Transit spectra with the Hubble Space Telescope: the dream


So, after the transit of Venus, back to other planetary transits far, far away. Tomorrow, the Hubble Space Telescope will turn to WASP-17, to measure the transit spectrum of its planet in the visible with the STIS instrument. This Sunday, it will measure the transit of WASP-6.

Last year we were awarded 200 hours of Hubble Space Telescope time to attempt to measure the transit spectrum of a collection of hot Jupiters. It’s not a typo: two hundred hours, or 124 orbits with the Space Telescope! As far as these things go, it is a massive amount of observations.

The idea is to collect the transmission spectra of eight hot Jupiters encompassing visible wavelengths down to 300 nanometers. We already have decent atmospheric transmission spectra in the visible for two planets, HD 189733b and HD 209458b. The eight new targets are chosen to cover a wider range in planet temperature and mass.

The Space Telescope was collecting similar measurements last year, but in the near infrared. This is a programme lead by Drake Deming from NASA. The near infrared is sampling the signatures of molecules such as water and methane, while in the visible we expect to see things like sodium and potassium, titanium oxide, and dust grains. The main advantage of working in the visible though, is that the accuracy of the measurement can be much higher  (simply because visible-light detectors are more precise).

The eight targets were chosen primarily because of their high temperature, large size and low mass. This implies that their atmospheres are very extended, which makes transmission spectroscopy easier. The atmospheric scale heights range from 500 km to 1700 km (Jupiter has a scale height of 30 km, it is 200 km for HD189733b). The target planets also cover a good fraction of the temperature and gravity span of hot Jupiter atmospheres.

Target planets for the visible transit HST programme in mass vs temprature. The bands show my guess for three interesting possible "transition regions". The two green dots are HD 189733b and HD 209458b, for which we already have decent spectra (I'll let you guess which is which).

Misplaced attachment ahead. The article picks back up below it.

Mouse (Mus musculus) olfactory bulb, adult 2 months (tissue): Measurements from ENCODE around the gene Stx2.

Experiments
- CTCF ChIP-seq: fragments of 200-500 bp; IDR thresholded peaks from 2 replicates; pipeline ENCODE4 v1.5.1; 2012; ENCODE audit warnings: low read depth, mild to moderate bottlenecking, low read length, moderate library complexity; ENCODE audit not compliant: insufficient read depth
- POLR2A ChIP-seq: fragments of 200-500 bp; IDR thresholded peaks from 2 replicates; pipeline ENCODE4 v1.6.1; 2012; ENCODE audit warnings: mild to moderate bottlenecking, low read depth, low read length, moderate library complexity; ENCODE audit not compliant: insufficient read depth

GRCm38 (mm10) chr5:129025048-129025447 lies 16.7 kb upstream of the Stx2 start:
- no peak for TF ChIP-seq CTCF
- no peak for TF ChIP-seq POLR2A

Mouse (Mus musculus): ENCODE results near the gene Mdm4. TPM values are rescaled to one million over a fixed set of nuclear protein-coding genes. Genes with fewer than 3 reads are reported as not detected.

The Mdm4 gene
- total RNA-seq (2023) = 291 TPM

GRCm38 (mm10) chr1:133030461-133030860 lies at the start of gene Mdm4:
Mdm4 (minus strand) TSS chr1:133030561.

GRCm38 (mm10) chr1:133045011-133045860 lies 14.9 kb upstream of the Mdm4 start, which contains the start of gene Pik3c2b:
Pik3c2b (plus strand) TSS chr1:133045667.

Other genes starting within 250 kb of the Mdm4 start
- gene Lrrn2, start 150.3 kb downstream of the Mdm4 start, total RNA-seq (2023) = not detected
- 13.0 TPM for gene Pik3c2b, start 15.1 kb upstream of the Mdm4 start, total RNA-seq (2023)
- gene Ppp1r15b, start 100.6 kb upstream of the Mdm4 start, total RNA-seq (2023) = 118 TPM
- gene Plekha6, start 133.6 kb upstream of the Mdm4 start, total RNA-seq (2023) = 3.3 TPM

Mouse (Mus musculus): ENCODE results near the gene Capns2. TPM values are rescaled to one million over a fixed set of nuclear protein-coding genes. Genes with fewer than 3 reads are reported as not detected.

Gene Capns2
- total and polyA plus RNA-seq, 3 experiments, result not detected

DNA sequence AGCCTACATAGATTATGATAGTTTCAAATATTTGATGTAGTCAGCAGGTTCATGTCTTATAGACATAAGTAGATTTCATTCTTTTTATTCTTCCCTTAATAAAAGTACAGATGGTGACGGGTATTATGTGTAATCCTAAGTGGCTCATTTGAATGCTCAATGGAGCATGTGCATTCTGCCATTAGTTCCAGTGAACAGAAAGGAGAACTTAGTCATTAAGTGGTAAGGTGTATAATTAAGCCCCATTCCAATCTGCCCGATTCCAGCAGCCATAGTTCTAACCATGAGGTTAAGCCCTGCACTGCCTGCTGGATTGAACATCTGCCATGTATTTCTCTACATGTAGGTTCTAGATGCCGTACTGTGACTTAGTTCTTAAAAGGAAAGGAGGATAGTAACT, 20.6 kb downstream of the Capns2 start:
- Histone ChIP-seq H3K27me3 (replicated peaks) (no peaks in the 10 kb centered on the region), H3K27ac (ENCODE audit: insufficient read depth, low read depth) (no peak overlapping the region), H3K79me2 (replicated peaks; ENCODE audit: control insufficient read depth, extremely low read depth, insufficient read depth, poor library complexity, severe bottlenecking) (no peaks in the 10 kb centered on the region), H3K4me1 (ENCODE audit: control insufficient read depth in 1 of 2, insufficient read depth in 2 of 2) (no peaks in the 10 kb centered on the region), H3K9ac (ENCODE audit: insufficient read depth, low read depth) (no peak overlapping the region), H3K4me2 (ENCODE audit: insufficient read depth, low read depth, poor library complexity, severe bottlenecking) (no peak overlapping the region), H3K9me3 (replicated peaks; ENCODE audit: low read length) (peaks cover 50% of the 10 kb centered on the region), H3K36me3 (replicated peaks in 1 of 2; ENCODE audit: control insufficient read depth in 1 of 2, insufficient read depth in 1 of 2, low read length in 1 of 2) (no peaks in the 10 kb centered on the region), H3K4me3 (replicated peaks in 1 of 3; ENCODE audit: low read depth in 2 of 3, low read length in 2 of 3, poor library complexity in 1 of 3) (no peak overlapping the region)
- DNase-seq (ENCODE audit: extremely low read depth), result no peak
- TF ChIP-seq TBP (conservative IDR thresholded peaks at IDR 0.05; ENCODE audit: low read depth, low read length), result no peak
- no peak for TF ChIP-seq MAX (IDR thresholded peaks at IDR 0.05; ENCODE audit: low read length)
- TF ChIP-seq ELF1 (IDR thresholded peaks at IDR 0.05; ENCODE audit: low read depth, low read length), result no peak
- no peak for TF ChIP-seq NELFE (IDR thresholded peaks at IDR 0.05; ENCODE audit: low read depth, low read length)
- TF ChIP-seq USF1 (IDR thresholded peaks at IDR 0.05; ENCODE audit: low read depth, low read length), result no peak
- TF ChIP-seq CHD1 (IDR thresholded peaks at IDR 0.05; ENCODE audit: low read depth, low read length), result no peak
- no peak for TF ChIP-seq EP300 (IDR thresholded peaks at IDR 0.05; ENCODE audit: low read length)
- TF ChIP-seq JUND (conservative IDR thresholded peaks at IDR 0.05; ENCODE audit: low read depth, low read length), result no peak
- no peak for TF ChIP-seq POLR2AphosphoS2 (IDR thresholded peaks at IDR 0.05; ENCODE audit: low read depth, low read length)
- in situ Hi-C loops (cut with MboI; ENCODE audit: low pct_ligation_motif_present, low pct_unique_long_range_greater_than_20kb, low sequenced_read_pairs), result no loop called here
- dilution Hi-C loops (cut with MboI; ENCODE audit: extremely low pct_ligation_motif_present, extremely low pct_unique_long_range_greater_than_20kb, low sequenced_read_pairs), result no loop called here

So what do we expect to see? Silicate and iron dust, titanium oxide vapour, carbon or sulphur soot. The temperatures of the targets cross three interesting – and still speculative – regimes: the formation of silicate and iron dust, the inversion of the temperature profile and formation of a hot stratosphere due to Titanium oxide absorption, and the breakdown of day-night heat recirculation at high temperatures.

Jonathan Fortney ran a set of models for WASP-17 b for instance. The planet sits close to the temperature where titanium oxide is expected to condensate. TiO is an extremely efficient absorber of visible light. We could either be seeing most of the visible spectrum of WASP-17 b blocked out by TiO lines, or not at all, leaving the sodium and potassium lines to dominate. The figure below shows two possibilities, with either TiO and hydrogen sulphide are as culprit for the temperature inversion observed in the day-side infrared spectrum. TiO would block a large swath of the visible light in the transmission spectrum, while HS would produce a sharp rise of opacity at blue wavelengths.

Two possible transmission spectra for WASP-17 b, according to different assumptions about the nature of the stratospheric absorber. (Figure from the Space Telesope proposal by David Sing).

So, that’s the dream anyway. Will the observations really be that good? Will the features be that clear? We’ll know soon. About half the data has already been collected, most of the rest will be in by the end of this summer.

Feature Image: [collage from various sources]


About Author

I am a professor of planetary science at the University of Exeter. My specialty is the study of exoplanets, in particular the observation and modelling of exoplanet atmospheres. I have done my PhD a the University of Geneva and worked in Chile, France and Switzerland.